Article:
Cuts to sexual health services cost UK £136 billion
- Published on Wednesday, 30 January 2013 12:50
- Posted by Scott Buckler
Short-sighted reforms to vital contraception and other sexual health services could lead to a significant increase in the number of unintended pregnancies and sexually transmitted infections (STIs), the consequences of which could saddle the UK with a £136.7billion NHS and welfare burden by 2020 according to a report out today
Commissioned by the UK's leading sexual health charities, Brook and FPA (Family Planning Association), Unprotected Nation paints a stark picture for the UK if increasing restrictions to contraception and other sexual health services continue unabated.
With clear evidence NHS efficiency savings are already undermining the quality of contraception services available today, through postcode and age based restrictions, limited services offered by PCTs and changes to commissioning structures, the Unprotected Nation report predicts a bleak future resulting from the continuation of these restrictions across the country as commissioning structures change and budgets are cut.
Report's key findings:
- £298.6 million in additional NHS health costs between 2013 and 2020, resulting from an increasing number of unintended pregnancies – including the provision of 22,036 more NHS abortions a year by 2020.
- A cumulative increase in wider public spending of up to £124.7bn by 2020, equivalent to 10% of all welfare spending, due to the subsequent increased live birth rate accounting for spending in areas such as social welfare, personalised services, housing and education.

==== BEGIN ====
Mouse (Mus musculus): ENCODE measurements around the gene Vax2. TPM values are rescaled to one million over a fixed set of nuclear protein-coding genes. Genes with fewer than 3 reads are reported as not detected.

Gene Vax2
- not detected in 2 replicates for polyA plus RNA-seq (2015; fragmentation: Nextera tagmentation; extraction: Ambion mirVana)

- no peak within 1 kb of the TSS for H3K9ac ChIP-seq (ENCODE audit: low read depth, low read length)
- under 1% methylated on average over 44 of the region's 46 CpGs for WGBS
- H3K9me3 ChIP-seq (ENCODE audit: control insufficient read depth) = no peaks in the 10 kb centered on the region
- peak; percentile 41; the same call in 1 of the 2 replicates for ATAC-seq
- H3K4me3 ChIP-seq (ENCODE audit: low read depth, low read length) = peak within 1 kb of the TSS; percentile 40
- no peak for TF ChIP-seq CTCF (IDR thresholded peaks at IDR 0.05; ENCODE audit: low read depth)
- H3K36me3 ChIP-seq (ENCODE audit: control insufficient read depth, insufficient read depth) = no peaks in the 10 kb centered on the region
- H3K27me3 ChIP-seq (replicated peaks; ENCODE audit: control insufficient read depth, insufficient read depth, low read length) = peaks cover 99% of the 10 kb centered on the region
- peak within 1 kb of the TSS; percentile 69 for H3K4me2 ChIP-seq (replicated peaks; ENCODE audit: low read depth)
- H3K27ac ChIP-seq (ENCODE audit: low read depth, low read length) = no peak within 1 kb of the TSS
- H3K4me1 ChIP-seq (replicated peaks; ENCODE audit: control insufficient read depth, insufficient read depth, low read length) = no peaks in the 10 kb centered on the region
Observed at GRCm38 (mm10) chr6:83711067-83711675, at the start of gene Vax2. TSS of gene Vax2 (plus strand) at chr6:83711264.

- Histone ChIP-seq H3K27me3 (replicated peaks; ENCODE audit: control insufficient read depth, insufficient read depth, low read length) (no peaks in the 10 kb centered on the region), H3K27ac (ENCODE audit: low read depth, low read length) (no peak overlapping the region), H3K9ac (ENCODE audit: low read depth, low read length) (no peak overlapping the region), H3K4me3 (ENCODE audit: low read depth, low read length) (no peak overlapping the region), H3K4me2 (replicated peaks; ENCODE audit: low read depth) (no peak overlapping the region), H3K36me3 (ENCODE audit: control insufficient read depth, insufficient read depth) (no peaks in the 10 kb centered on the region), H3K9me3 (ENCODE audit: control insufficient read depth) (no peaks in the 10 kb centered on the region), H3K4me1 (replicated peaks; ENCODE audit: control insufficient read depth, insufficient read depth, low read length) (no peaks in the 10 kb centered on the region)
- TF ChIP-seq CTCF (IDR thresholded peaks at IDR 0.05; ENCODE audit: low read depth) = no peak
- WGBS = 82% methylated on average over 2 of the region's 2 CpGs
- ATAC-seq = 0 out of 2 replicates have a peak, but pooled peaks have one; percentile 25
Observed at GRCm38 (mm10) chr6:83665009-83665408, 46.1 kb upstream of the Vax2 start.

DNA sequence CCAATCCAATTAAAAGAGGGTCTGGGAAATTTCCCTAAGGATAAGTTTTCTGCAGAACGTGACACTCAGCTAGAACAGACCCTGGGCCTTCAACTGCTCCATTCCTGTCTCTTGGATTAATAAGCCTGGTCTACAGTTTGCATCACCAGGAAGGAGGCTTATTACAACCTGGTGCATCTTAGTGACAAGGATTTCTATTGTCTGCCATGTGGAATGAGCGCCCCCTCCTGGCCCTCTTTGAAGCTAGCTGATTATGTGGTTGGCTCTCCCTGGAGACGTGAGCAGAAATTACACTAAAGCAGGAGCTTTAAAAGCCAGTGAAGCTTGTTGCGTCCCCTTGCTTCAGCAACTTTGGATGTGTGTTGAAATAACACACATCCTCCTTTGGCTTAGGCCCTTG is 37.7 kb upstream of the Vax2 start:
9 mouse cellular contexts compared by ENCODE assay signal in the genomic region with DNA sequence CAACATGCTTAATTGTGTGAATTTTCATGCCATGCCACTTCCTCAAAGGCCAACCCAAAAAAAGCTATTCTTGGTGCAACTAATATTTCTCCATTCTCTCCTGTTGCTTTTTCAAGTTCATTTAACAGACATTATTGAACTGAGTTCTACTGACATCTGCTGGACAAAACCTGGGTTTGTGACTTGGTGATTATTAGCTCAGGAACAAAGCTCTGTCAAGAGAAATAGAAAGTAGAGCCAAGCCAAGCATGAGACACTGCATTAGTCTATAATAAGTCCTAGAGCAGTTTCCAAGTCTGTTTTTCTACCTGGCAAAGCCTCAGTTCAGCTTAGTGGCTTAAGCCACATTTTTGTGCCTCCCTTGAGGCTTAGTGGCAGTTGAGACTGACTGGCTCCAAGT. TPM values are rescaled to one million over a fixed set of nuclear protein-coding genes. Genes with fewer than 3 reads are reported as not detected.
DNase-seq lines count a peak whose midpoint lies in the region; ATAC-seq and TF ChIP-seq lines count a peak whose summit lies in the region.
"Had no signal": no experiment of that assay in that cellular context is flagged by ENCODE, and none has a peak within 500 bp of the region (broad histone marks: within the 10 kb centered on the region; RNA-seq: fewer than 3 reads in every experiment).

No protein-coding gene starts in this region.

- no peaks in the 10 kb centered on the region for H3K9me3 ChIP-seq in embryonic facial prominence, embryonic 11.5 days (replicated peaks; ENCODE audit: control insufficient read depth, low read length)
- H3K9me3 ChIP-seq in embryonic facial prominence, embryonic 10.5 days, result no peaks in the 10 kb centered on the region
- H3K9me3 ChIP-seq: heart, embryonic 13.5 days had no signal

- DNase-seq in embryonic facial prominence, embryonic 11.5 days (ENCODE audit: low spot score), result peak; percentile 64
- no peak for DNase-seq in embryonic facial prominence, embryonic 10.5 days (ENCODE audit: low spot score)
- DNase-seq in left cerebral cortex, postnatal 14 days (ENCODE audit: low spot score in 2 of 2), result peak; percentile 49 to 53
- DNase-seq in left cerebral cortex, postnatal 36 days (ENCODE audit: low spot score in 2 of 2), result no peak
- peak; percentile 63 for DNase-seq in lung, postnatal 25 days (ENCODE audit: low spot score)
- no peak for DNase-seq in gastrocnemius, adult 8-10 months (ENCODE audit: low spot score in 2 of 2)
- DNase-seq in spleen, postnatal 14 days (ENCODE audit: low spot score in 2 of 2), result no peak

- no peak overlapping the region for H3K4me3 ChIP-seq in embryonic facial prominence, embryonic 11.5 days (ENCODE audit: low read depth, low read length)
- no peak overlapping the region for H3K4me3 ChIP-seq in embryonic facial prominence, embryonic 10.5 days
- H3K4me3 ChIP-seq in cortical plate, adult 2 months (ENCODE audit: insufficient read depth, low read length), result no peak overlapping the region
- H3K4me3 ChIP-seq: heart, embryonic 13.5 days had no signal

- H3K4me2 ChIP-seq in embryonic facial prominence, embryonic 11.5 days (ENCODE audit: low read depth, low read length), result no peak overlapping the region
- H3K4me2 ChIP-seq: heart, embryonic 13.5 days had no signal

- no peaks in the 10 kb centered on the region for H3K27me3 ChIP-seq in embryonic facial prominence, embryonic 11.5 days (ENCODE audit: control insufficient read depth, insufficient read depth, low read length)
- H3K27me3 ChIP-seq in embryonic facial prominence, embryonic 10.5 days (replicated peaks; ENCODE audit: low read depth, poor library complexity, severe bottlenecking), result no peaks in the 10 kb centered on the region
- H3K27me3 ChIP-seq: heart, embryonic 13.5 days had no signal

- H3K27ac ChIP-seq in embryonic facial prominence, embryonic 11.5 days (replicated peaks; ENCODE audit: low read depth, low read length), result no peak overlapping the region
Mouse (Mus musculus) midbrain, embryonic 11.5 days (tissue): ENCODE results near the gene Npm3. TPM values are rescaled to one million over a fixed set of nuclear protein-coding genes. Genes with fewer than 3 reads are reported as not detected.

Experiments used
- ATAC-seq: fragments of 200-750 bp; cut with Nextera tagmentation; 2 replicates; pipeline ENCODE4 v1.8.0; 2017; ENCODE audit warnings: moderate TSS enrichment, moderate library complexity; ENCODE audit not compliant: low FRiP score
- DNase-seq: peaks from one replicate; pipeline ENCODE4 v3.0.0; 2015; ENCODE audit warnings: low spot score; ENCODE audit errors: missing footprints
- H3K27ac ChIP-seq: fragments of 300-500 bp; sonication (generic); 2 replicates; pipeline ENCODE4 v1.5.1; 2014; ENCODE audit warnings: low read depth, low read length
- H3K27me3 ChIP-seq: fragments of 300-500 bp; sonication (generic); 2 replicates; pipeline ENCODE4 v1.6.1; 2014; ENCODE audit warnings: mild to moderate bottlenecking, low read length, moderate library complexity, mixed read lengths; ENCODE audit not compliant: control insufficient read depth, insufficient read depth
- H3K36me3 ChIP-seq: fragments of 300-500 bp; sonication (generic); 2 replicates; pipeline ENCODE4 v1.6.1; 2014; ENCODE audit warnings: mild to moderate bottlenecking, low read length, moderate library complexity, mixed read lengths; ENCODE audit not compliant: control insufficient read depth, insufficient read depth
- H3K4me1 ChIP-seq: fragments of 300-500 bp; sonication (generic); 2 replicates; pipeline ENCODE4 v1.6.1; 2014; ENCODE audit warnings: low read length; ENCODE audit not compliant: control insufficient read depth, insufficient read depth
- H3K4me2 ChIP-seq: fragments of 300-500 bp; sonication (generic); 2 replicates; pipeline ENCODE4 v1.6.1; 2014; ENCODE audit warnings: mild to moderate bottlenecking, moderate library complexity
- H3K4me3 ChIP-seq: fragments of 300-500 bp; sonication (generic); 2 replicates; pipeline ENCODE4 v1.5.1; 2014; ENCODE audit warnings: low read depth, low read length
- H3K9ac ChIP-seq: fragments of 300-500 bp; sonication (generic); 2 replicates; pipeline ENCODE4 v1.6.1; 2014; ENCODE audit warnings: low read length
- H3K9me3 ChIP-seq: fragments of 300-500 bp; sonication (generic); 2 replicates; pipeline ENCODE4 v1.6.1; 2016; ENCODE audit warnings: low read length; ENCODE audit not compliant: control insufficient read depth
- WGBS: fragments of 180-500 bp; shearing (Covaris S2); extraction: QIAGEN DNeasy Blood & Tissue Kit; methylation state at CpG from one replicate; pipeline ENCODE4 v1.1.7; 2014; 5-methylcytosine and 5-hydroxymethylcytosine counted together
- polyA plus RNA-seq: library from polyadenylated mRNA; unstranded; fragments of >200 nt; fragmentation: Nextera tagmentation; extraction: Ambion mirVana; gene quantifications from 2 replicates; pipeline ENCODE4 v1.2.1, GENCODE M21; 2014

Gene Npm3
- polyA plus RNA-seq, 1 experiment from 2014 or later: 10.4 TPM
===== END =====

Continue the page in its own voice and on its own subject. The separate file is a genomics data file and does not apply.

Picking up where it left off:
- The restriction of other sexual health services could also lead to an extra 91,620 STIs per year by 2020, due to increased restrictions, fragmentation of services and reductions in the effectiveness of education and awareness raising programmes. Of these, 76,840 cases are expected to be chlamydia.
- Increased infection rates alone could place an additional cumulative burden of £314 million on the NHS by 2020 and could see incidences of chlamydia account for 40% of NHS treatment costs for STIs between 2013-2020.
- The report makes clear that at a time when the NHS is struggling to make £20 billion of efficiency savings before 2015, restricting contraception and sexual health services is not only a false economy but has a real impact on people's health, lives and families.
Dr Audrey Simpson, OBE, Acting Chief Executive, FPA, said;
"Unplanned pregnancy and STIs have obvious costs to people's health and well-being, but the heavy financial costs to the NHS and welfare state are also real and serious. The wheels of this crisis are firmly in motion. Investment in sexual health saves money, but if national and local government ignore the warnings and continue stripping away services, advice and information, the bleak predictions in this report will come true."
Simon Blake OBE, Brook's Chief Executive, added;
"The national sexual health and teenage pregnancy strategies have ended and the NHS is under intense pressure to make savings. However, this report makes very clear just how short-sighted restrictions to contraception services are – particularly for young people who have to navigate this void alongside a black hole in sex and relationships education programmes."
Anne Connolly, GP: Ridge Medical Practice, Bradford, and Chair of the Primary Care Women's Health Forum, said;
"There is a clear danger that imminent changes to commissioning could significantly undermine the good work that professionals are doing. Maintaining progress requires investment and if we are brave enough to invest money at a time when there is pressure to disinvest there are massive cost savings as well as quality of life savings to be made, as this report clearly illustrates."